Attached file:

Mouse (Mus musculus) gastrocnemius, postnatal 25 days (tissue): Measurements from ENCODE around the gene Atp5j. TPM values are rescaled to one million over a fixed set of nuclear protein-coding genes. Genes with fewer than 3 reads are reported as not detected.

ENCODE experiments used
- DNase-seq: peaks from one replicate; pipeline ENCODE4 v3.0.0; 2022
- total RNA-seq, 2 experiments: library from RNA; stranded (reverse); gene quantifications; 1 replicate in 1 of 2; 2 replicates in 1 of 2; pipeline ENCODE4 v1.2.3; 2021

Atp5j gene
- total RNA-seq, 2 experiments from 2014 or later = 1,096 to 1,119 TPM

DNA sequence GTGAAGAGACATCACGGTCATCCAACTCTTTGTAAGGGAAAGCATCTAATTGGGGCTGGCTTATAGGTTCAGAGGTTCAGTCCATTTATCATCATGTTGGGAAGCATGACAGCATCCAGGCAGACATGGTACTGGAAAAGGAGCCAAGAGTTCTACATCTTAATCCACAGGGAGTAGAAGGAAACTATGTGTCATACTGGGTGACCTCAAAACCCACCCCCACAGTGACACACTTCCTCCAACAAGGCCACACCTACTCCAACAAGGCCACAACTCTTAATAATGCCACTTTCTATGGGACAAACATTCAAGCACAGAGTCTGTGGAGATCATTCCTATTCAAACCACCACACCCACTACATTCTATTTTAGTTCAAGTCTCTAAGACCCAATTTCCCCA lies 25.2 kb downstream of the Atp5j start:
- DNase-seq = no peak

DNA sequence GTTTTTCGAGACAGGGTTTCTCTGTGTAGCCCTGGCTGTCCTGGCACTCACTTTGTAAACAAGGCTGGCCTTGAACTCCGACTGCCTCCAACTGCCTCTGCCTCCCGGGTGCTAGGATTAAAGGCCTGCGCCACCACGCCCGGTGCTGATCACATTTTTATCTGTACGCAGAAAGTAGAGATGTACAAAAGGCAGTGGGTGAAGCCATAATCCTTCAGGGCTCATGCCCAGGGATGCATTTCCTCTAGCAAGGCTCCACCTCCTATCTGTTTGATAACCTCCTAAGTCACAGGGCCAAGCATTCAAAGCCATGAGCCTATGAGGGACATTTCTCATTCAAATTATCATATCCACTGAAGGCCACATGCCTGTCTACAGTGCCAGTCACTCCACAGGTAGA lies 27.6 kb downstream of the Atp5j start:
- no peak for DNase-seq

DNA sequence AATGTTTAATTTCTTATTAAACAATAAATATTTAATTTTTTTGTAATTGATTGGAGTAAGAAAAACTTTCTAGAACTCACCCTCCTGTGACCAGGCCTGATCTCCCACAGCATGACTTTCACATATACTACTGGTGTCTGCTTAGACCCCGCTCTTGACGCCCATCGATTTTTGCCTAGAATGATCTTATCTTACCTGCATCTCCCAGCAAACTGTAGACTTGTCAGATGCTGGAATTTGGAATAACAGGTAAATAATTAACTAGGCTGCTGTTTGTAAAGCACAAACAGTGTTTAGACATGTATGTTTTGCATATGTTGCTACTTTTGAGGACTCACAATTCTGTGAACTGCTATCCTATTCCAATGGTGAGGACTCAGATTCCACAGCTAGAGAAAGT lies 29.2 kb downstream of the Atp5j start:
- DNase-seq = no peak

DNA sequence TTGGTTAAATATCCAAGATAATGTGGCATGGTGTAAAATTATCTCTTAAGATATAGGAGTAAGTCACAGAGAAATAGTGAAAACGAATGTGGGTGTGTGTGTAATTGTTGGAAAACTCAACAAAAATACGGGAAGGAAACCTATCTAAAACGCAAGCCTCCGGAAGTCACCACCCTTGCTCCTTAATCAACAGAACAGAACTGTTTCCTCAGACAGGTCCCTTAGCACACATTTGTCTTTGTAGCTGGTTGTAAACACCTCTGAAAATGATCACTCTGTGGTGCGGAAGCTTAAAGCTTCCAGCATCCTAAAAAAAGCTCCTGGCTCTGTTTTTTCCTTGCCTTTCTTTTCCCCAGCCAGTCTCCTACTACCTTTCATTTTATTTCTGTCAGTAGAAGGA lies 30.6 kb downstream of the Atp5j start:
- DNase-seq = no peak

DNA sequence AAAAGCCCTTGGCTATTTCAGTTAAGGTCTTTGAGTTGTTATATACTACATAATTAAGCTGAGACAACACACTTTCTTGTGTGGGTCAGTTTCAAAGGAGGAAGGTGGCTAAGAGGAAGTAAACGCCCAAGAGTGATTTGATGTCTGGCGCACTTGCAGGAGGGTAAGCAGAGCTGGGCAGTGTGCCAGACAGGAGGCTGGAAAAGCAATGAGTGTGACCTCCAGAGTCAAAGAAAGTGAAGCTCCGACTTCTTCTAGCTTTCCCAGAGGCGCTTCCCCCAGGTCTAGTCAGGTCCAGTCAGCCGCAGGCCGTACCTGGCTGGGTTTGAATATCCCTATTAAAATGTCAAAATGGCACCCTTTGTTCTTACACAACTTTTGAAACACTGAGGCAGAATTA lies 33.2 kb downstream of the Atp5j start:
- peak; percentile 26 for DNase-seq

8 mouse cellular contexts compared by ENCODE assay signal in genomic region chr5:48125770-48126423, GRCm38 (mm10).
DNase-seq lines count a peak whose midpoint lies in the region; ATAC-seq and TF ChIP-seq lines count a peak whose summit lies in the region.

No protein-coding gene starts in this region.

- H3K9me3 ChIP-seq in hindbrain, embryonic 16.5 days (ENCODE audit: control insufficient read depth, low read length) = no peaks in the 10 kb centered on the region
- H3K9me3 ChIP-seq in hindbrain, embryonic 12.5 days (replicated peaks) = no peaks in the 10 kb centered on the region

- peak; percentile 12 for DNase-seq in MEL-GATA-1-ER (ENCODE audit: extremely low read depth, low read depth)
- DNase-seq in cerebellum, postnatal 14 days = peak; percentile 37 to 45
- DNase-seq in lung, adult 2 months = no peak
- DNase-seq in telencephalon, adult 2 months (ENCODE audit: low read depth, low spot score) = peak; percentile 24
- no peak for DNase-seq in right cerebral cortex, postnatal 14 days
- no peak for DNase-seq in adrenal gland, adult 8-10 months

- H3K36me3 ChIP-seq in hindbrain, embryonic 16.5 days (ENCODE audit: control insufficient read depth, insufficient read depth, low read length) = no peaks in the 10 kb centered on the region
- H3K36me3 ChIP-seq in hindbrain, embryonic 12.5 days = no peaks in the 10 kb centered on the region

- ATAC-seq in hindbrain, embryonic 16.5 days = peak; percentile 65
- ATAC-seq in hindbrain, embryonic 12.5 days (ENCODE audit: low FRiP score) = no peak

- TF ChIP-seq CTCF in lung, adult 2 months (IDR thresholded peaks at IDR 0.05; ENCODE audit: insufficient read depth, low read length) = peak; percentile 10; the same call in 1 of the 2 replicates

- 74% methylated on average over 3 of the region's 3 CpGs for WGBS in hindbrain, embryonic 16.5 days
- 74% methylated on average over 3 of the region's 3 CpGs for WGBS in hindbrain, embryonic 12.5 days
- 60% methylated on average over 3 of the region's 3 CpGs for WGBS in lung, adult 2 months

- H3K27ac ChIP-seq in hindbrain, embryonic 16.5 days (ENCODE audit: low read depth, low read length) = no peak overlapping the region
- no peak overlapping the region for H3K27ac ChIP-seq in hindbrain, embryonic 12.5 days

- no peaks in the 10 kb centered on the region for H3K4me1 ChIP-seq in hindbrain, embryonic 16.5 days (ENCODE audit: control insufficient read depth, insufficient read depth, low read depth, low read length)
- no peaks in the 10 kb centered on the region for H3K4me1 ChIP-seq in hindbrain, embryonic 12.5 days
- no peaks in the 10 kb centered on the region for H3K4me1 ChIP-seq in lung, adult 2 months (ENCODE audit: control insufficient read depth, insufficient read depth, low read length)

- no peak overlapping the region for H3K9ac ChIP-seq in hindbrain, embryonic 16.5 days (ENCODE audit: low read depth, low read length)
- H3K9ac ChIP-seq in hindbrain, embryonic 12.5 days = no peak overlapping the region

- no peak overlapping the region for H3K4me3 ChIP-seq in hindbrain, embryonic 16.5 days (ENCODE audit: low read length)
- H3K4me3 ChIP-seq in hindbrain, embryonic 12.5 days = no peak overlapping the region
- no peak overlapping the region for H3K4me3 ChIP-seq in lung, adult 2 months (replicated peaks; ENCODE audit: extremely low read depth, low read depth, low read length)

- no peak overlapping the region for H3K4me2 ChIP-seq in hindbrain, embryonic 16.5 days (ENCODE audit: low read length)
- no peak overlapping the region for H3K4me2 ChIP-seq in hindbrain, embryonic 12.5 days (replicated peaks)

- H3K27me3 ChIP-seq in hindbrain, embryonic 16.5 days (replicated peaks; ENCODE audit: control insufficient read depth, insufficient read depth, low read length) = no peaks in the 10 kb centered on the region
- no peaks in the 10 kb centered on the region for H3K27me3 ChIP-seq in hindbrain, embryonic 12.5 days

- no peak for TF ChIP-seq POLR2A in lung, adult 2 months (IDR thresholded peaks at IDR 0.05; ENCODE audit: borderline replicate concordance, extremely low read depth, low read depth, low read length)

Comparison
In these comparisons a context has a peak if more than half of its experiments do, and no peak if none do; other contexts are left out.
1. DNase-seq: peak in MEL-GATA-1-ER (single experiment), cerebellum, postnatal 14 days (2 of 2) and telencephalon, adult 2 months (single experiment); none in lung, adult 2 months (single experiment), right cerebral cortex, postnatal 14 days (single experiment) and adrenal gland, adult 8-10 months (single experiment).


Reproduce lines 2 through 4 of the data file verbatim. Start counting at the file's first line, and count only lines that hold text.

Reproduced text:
ENCODE experiments used
- DNase-seq: peaks from one replicate; pipeline ENCODE4 v3.0.0; 2022
- total RNA-seq, 2 experiments: library from RNA; stranded (reverse); gene quantifications; 1 replicate in 1 of 2; 2 replicates in 1 of 2; pipeline ENCODE4 v1.2.3; 2021